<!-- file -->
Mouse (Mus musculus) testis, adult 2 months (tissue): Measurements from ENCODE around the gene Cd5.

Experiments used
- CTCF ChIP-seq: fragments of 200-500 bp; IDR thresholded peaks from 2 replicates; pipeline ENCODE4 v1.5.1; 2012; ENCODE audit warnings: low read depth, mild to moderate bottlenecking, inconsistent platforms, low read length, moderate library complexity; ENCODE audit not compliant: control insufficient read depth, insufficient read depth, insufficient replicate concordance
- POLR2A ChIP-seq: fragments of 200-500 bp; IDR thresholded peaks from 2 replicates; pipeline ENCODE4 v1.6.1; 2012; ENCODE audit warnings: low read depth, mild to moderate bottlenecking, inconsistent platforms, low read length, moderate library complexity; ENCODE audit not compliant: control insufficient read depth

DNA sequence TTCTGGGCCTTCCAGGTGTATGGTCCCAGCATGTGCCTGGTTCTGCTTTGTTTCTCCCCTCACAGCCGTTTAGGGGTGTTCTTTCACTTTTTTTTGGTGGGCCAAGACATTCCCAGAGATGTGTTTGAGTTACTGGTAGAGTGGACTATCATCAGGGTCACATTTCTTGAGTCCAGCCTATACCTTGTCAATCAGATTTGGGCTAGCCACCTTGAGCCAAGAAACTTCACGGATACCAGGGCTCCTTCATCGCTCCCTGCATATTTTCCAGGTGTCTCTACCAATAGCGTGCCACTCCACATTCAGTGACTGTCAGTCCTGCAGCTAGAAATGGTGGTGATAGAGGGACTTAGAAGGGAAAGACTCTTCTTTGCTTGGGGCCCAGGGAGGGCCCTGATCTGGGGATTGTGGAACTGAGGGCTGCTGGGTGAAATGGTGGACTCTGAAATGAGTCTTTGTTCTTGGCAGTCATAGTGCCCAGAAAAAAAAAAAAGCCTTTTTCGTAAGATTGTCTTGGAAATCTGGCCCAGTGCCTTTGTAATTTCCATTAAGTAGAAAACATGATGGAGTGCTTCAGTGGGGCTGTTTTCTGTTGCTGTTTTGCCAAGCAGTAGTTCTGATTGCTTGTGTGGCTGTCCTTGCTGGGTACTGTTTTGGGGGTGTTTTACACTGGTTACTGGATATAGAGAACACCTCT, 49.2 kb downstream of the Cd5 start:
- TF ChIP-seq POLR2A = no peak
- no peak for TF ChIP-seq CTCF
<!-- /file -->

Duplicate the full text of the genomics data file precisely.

Mouse (Mus musculus) testis, adult 2 months (tissue): Measurements from ENCODE around the gene Cd5.

Experiments used
- CTCF ChIP-seq: fragments of 200-500 bp; IDR thresholded peaks from 2 replicates; pipeline ENCODE4 v1.5.1; 2012; ENCODE audit warnings: low read depth, mild to moderate bottlenecking, inconsistent platforms, low read length, moderate library complexity; ENCODE audit not compliant: control insufficient read depth, insufficient read depth, insufficient replicate concordance
- POLR2A ChIP-seq: fragments of 200-500 bp; IDR thresholded peaks from 2 replicates; pipeline ENCODE4 v1.6.1; 2012; ENCODE audit warnings: low read depth, mild to moderate bottlenecking, inconsistent platforms, low read length, moderate library complexity; ENCODE audit not compliant: control insufficient read depth

DNA sequence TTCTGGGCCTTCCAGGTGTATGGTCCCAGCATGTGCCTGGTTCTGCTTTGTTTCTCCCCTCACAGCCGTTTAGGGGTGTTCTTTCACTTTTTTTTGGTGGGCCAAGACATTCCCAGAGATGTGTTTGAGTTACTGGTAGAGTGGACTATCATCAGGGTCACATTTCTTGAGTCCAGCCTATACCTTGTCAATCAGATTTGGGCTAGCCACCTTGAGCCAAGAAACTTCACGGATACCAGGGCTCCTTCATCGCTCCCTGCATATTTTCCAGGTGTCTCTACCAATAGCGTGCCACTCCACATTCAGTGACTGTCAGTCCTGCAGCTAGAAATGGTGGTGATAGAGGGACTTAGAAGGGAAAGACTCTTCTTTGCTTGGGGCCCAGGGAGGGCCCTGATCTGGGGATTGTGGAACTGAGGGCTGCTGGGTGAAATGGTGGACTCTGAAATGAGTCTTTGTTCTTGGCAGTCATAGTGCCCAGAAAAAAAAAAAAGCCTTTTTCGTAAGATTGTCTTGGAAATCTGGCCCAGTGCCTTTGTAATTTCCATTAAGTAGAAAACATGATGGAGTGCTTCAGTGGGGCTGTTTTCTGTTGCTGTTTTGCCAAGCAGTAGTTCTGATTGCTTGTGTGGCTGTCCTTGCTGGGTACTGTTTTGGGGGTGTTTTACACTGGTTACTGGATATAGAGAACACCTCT, 49.2 kb downstream of the Cd5 start:
- TF ChIP-seq POLR2A = no peak
- no peak for TF ChIP-seq CTCF